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  1. 1. METHODOLOGY AND DIDACTICS 1 ESCUELA : NOMBRES: Inglés Mgs. Orlando V. Lizaldes E. BIMESTRE: Segundo Octubre 2011-Febrero 2012
  2. 2. Second Bimester – Generic competences <ul><li>Ability to work in an autonomous way </li></ul><ul><li>Ability to abstract, analyze, and synthesize </li></ul><ul><li>Ability to put into practice all the acquired knowledge </li></ul><ul><li>Ability to search, process, and analyze information from different sources </li></ul><ul><li>Ability to identify and solve problems </li></ul><ul><li>Ability to make logical decisions </li></ul><ul><li>Ability to value and respect cultural diversity </li></ul>
  3. 3. How to teach Reading?
  4. 4. Teaching Reading <ul><li>Why is Reading so Important? </li></ul><ul><li>It is useful for language acquisition. </li></ul><ul><li>It has a positive effect on students’ vocabulary knowledge. </li></ul><ul><li>Reading and Writing are a single strand…. </li></ul><ul><li>good reader = good writer </li></ul><ul><li>Reading stimulates discussion. </li></ul><ul><li>Reading excites imaginative responses and provide fascinating lessons. </li></ul>
  5. 5. Teaching Reading…what kind of? <ul><li>Extensive </li></ul><ul><li>Intensive </li></ul><ul><li>Personal </li></ul><ul><li>Cooperative </li></ul><ul><li>For pleasure (joyful reading) </li></ul><ul><li>Genre reading </li></ul><ul><li>Authentic reading </li></ul>
  6. 6. Reading Principles <ul><li>Encourage SS to read as often and as much as possible. </li></ul><ul><li>SS need to be engaged with what they are reading. </li></ul><ul><li>Encourage SS to respond to the content of a text, not just concentrate on its construction. </li></ul><ul><li>Prediction is a major factor in reading. </li></ul><ul><li>Match the task to the topic when using intensive reading texts. </li></ul><ul><li>Good teachers exploit reading texts to the full. </li></ul>
  7. 7. Reading suggestions <ul><li>Reading a text developing reading ability. </li></ul><ul><li>Get the general meaning </li></ul><ul><li>Silent reading (which words catch your attention) </li></ul><ul><li>Checking comprehension </li></ul><ul><li>Discussion questions </li></ul><ul><li>Reproducing the text </li></ul><ul><li>Gap-filling activities </li></ul>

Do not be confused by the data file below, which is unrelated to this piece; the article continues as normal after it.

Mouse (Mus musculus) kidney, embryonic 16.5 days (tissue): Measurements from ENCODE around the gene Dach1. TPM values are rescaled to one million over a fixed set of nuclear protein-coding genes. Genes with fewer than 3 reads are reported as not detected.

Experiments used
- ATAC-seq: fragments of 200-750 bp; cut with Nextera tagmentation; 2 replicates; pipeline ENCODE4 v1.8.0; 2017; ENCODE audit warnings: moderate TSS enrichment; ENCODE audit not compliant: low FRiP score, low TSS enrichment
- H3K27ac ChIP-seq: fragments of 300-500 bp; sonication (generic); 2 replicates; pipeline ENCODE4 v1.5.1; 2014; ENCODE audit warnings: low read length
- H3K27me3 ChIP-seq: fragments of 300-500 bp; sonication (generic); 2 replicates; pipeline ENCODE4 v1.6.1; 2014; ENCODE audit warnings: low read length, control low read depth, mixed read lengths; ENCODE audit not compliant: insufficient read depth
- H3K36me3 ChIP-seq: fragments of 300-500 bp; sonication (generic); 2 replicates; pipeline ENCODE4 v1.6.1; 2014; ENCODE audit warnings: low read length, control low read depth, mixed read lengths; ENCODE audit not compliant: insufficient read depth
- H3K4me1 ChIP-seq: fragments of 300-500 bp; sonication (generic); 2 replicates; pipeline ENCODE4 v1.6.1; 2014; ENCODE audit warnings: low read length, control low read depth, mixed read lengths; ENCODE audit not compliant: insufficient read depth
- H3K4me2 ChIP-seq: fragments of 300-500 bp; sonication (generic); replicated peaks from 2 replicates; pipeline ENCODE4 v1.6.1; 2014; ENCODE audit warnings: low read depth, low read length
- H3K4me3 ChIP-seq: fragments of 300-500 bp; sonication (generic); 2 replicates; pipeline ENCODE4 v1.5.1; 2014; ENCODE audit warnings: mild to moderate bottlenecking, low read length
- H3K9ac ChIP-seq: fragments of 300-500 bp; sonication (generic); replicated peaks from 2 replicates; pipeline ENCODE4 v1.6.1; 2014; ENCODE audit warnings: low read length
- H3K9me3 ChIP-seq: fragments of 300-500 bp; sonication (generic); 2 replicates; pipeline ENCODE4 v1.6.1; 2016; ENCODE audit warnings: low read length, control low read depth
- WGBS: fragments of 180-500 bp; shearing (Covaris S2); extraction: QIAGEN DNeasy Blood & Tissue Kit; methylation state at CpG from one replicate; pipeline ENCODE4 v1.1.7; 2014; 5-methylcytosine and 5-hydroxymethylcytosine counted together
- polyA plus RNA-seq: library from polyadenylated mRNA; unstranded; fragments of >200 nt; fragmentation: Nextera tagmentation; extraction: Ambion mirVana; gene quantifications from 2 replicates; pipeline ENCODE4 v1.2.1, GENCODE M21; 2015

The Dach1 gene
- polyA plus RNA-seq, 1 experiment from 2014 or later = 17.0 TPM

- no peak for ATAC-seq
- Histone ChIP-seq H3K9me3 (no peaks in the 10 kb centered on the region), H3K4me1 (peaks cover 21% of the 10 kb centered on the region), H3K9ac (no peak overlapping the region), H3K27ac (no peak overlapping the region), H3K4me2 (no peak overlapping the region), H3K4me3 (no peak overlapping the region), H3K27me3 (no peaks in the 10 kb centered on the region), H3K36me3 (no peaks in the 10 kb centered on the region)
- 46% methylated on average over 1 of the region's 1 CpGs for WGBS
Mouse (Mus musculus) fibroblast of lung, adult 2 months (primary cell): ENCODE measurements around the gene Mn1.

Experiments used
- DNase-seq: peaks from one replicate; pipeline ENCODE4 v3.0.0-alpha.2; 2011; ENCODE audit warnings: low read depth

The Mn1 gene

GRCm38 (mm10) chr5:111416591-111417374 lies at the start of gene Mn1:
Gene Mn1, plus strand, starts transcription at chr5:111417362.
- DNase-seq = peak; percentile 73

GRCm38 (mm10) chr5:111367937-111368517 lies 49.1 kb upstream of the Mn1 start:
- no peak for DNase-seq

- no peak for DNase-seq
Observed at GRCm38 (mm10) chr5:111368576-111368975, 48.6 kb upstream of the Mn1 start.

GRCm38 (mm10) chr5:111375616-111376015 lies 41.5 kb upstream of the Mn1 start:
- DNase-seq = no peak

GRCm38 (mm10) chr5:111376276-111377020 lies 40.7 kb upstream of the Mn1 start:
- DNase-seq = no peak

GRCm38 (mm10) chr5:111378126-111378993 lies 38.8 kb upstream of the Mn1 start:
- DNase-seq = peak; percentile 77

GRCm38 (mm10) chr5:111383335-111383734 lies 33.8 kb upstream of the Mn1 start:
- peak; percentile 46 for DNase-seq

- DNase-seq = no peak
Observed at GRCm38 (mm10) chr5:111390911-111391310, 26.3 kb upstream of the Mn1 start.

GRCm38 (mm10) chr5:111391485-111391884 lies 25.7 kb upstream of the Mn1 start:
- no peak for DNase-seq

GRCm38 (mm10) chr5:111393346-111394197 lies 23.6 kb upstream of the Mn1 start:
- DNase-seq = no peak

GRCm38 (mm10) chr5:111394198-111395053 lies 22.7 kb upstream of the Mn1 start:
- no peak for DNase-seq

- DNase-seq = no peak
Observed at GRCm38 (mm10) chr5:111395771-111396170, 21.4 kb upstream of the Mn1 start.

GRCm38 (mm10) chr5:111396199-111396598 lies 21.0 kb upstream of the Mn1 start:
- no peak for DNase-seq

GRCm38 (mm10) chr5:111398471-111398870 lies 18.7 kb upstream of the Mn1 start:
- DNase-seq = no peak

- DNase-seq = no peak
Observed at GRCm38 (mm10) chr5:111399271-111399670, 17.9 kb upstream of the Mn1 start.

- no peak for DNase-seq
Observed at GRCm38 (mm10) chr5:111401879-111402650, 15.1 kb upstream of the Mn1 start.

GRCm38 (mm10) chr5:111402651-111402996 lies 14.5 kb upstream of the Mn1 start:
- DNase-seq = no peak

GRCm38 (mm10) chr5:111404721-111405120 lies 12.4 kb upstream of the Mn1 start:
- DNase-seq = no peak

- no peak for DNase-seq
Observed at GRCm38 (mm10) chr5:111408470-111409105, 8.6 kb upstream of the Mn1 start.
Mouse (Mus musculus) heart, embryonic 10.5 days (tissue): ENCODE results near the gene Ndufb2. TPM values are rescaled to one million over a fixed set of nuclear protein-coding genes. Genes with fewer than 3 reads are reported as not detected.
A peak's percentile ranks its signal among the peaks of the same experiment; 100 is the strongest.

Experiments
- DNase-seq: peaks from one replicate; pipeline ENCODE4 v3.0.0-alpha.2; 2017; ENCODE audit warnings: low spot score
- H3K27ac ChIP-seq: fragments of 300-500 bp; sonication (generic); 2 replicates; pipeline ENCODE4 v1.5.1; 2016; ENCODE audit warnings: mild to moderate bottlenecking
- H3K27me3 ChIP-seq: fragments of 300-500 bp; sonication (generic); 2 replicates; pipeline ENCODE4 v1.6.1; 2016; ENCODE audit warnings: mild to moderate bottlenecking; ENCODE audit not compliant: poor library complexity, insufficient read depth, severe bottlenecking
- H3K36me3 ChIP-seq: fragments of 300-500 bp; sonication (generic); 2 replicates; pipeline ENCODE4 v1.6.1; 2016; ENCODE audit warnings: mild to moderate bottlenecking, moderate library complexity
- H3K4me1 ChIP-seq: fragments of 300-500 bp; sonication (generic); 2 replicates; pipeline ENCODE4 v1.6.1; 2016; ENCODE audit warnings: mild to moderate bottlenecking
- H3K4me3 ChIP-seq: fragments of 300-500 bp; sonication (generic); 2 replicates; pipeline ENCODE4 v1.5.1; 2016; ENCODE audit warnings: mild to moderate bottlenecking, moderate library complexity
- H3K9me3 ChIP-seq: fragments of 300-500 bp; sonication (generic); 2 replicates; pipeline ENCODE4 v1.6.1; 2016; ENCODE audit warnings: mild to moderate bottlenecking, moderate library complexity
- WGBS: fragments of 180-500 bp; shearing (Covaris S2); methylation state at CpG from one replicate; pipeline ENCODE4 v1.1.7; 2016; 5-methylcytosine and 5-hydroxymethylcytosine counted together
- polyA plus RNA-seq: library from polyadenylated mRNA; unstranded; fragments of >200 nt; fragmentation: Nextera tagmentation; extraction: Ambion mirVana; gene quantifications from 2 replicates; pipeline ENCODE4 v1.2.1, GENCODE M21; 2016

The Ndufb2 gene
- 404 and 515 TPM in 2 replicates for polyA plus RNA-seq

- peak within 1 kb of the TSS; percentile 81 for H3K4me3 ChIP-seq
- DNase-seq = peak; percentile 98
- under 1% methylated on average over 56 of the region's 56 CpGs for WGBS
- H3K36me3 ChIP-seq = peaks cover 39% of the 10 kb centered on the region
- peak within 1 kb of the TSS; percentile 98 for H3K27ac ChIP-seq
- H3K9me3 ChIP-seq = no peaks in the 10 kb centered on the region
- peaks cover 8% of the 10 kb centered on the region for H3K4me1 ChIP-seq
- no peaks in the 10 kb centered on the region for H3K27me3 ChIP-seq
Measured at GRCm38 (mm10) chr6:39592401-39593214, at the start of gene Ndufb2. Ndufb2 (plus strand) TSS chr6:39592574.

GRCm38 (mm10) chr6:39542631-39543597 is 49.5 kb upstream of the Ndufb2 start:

8. 8. What really matters is …
  9. 9. How to teach Writing?
  10. 10. Teaching Writing <ul><li>Why is writing so important? </li></ul><ul><li>Writing gives SS more thinking time. </li></ul><ul><li>It allows Language Processing , that is thinking about the language. </li></ul><ul><li>It helps to make a distinction between writing-for-learning and writing-for-writing </li></ul><ul><li>There are good real-life reasons for getting SS to write: emails, letters, etc. </li></ul><ul><li>Writing reinforces the perception of new words and phrases (gram. structures) </li></ul>
  11. 11. Writing styles <ul><li>In order to help SS write successfully and </li></ul><ul><li>enthusiastically in different styles; we need </li></ul><ul><li>to consider: </li></ul><ul><li>GENRE (type of writing into a discourse community) </li></ul><ul><li>WRITING PROCESS (P-D-R-E) – even if it is time consuming </li></ul><ul><li>BUILDING THE WRITING HABIT (become a normal part of the classroom) </li></ul>
  12. 12. Writing suggestions <ul><li>INSTANT WRITING </li></ul><ul><li>NEWSPAPERS AND MAGAZINES </li></ul><ul><li>BROCHURES AND GUIDES </li></ul><ul><li>POETRY </li></ul><ul><li>COLLABORATIVE WRITING </li></ul><ul><li>WRITING TO EACH OTHER </li></ul><ul><li>WRITING IN OTHER GENRES </li></ul>
  13. 13. How to teach Speaking?
  14. 14. Teaching Speaking <ul><li>REASONS FOR TEACHING SPEAKING </li></ul><ul><li>- Rehearsal opportunities </li></ul><ul><li>- Feedback for teacher and SS </li></ul><ul><li>- Activate various elements of language </li></ul><ul><li>This means that SS will be able to use words or phrases fluently without very much conscious thought. </li></ul><ul><li>Speaking provides sympathetic and useful feedback. </li></ul>
  15. 15. Speaking <ul><li>Good speaking activities provide tremendous satisfaction for both T and SS. </li></ul><ul><li>Remember the ESL trilogy (E-A- S) </li></ul><ul><li>We as teachers should conceive the idea of a “speaking-as-skill classroom” </li></ul><ul><li>Create as a teacher the “Talking classroom atmosphere” </li></ul>
  17. 17. Speaking <ul><li>HOW CAN YOU CORRECT SPEAKING? </li></ul>www.google.com.ec/igres?q=shut+up+and+do+it
  18. 18. Correcting speaking <ul><li>GENTLE CORRECTION might take the form of REFORMULATION. </li></ul><ul><li>The best way of correcting speaking </li></ul><ul><li>activities appropriately is to talk </li></ul><ul><li>to students about it. </li></ul>
  20. 20. Main reasons <ul><li>Most people want to be able to understand what the others are saying in English. </li></ul><ul><li>Listening is good for SS’s pronunciation. </li></ul><ul><li>Listening texts are good pronunciation models. </li></ul><ul><li>One of the main sources of listening for SS is the voice of their teacher. </li></ul><ul><li>SS need to exposed to different ENGLISHES (regional varieties) </li></ul>